Before and after learning that Marco Rubio recognizes Religious Liberty to include the right to be Nonreligious like I am, and therefore has regained my support for him for 45th president, I read this marvelous article.
So marvelous and informative is this article it inspired me to do something similar here on my WordPress.
I recently looked into the “College for All Act” from Bernie Sanders, and this… thing… imposes yet more “Robin Hood Tax” garbage on our economy without addressing ANY of the following REAL issues with American Education:
- Sanders fails to address the fact that it is the Federal Reserve’s obsession for Fiat Money and neither Wall Street corporations nor Main Street businesses that keeps raising prices on basically everything, educational or not.
- Sanders fails to address the fact that the good people of OECD’s Program for International Student Assessment have been revealing to the world for the first 12 years of this century that government spending on education typically worsens student performance instead of bettering it.
- Sanders fails to address the fact that Reason discovered just two years ago that more millennials WANT merit-driven funding of individuals [57%] than want anything to do with his egalitarian crusade [40%].
- Sanders fails to address the fact that for majorities of millennials like me, business is not the enemy, and that 55% of us believe corporate taxes should either be changed for the lower or not at all, while 54% of us believe corporate taxes should be allowed to change for the larger, if change at all.
Marco Rubio adapts to this 2010’s decade. Bernie Sanders is stuck in the 1930’s decade.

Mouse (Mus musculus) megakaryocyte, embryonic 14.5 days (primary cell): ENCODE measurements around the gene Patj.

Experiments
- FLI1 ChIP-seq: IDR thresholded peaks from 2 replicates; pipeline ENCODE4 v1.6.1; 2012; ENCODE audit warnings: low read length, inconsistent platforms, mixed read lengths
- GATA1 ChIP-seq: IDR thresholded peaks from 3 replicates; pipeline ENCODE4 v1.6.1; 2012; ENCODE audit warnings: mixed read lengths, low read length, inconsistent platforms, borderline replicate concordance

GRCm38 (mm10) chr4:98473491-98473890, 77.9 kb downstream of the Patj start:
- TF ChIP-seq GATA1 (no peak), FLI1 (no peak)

A Rubio presidency would not ruin America for millennials in regard to college, in fact…
- Rubio has sponsored the Student Right to Know Before You Go Act, which would practically invent transparency about college by publicly showcasing the facts about college graduation rates and potential annual salaries basically everywhere in the US, so that millennials like me can make informed decisions about college.
- Rubio also sponsored the Investing In Student Success Act, which creates legal framework for investment NGOs [Non Government Organizations] to finally be allowed to finance a millennial’s education [i.e. my education] and be rewarded for this investment with a minority percentage of the annual income a millennial makes off the job he gets, or she gets, as payoff for graduating college. That way investors want students to pursue high-value degrees because they know the same small percentage will translate to a larger share every year if the student’s college performance earns one a higher salary.
- Rubio even came up with something called Dynamic Student Loan Repayment Act, which would make payments begin when students get their first job, and adapt to how much or little a college goer makes in a year. For example, given that I only make a four-digit sum of money per year, this law would require investors to adapt to that.
- Lastly Rubio is a major player in supporting the Alternative Qualifications for Federal Employment Act, which uses a five-year federal pilot program to hire people who have received university-quality training outside of universities to encourage use of online college ed, among other non-traditional learning styles.
Marco Rubio is going to modernize American education, and improve student performances without involving himself in the education of any students but his own offspring, and even then as their parent and not as a politician. But he will only do so if he gets voted into the White House.
Well, to end this post, I will go ahead and say that I will be voting for Rubio in the primaries and hopefully also in the general election. Because as far as I have researched, Marco Rubio is so far the only Republican candidate with a widely known college fueling plan. And if you are wondering what Paleontology will make me, then the Georgetown University study in the link I provided in the start of this post has the salaries for the required majors [Environmental Studies, Biology, Geology, and Geography] which average out to $60,000 per year, but it does not give an official Paleontology Salary. I am aware this is an inconvenience, but I say it is a trivial one. Thank you for learning,